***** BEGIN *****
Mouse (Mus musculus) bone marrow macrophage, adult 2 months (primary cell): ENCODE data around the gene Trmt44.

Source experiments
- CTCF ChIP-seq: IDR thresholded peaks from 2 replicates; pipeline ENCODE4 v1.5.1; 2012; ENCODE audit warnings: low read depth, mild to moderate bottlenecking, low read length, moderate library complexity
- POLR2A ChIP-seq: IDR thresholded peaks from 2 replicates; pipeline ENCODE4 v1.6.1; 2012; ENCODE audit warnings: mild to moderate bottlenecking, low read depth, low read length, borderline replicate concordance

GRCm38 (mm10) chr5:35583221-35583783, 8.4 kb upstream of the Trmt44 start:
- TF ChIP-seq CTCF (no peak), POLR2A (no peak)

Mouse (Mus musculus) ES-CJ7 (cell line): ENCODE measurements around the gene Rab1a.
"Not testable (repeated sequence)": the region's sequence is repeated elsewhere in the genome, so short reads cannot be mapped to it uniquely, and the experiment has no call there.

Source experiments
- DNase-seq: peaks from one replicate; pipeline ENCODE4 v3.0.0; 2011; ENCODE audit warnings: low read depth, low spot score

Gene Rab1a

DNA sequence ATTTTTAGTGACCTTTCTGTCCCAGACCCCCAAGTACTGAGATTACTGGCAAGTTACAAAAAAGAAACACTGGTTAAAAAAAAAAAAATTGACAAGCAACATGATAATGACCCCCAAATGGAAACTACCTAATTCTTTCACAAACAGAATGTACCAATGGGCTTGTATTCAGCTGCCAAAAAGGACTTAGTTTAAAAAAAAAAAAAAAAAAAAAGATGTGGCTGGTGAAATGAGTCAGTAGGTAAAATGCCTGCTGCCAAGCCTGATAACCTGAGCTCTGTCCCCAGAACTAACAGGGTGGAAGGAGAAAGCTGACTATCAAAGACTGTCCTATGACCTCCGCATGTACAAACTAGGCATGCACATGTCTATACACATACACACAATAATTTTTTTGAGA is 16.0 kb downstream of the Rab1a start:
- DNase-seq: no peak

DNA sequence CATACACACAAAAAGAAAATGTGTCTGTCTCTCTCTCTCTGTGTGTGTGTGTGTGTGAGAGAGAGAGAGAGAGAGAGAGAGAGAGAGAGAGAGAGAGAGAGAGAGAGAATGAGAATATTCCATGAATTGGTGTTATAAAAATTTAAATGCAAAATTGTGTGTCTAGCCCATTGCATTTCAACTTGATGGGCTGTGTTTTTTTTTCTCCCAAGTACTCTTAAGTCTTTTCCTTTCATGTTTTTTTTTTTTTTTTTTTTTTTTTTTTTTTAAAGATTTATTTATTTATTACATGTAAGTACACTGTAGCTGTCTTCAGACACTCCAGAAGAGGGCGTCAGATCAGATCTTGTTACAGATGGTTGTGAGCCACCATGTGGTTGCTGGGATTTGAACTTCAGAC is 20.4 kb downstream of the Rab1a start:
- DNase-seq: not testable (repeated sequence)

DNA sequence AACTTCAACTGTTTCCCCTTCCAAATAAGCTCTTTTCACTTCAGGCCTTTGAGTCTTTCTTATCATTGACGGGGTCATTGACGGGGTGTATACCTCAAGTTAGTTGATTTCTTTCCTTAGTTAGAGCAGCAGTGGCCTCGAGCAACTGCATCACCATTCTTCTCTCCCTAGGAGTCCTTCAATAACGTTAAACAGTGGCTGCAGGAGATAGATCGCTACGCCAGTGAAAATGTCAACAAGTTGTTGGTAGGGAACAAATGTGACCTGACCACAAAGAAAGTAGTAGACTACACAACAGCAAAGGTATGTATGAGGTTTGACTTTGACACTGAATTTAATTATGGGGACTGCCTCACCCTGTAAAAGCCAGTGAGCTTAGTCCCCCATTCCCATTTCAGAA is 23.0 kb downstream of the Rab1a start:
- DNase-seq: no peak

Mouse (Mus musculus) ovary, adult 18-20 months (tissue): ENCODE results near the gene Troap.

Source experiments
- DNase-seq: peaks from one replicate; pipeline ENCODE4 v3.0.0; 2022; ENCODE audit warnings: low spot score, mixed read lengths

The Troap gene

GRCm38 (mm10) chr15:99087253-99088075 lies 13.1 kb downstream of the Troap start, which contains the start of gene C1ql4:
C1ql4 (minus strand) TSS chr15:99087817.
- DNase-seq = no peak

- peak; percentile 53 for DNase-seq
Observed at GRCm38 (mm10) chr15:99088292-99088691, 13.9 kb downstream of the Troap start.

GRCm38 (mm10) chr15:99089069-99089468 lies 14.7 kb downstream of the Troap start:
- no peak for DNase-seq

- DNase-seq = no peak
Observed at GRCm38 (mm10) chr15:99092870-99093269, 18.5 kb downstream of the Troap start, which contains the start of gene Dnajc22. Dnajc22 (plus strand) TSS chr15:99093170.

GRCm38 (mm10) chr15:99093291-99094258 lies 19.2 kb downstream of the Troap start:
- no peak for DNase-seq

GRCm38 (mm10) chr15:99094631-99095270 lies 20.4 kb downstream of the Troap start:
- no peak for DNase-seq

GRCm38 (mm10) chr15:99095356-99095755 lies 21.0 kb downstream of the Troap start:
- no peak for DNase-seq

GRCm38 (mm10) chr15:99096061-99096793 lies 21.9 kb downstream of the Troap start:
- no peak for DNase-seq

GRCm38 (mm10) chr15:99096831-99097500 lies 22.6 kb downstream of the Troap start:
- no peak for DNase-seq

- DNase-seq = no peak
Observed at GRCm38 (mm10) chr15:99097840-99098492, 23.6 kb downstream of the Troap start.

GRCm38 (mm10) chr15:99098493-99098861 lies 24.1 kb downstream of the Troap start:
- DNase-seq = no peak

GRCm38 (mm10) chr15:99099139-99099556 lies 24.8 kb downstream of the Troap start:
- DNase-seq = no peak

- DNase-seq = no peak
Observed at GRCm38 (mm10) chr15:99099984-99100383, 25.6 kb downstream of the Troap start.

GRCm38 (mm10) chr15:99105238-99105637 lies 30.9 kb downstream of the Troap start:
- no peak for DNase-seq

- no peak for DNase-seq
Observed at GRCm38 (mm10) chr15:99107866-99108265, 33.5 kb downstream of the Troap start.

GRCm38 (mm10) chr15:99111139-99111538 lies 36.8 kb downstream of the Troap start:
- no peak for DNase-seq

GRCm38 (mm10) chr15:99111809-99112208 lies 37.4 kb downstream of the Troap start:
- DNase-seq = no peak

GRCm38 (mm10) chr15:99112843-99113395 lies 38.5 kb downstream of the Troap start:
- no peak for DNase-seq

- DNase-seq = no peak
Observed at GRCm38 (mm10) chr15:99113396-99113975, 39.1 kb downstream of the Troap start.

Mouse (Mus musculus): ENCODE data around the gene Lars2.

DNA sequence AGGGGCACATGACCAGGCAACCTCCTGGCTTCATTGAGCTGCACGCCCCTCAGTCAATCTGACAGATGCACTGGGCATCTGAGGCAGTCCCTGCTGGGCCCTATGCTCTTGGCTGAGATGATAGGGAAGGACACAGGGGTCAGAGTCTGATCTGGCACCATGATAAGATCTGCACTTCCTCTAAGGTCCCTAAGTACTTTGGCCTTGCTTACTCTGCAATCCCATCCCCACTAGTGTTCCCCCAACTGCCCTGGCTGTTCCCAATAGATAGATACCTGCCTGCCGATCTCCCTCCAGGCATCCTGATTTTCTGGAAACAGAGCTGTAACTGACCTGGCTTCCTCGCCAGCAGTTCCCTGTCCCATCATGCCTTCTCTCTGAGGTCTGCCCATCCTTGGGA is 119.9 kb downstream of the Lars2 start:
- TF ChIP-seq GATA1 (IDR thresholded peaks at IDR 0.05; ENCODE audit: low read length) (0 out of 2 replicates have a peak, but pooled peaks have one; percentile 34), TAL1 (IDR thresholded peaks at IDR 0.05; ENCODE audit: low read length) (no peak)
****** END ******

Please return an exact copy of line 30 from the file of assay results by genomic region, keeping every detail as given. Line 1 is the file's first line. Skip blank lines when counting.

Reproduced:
Observed at GRCm38 (mm10) chr15:99092870-99093269, 18.5 kb downstream of the Troap start, which contains the start of gene Dnajc22. Dnajc22 (plus strand) TSS chr15:99093170.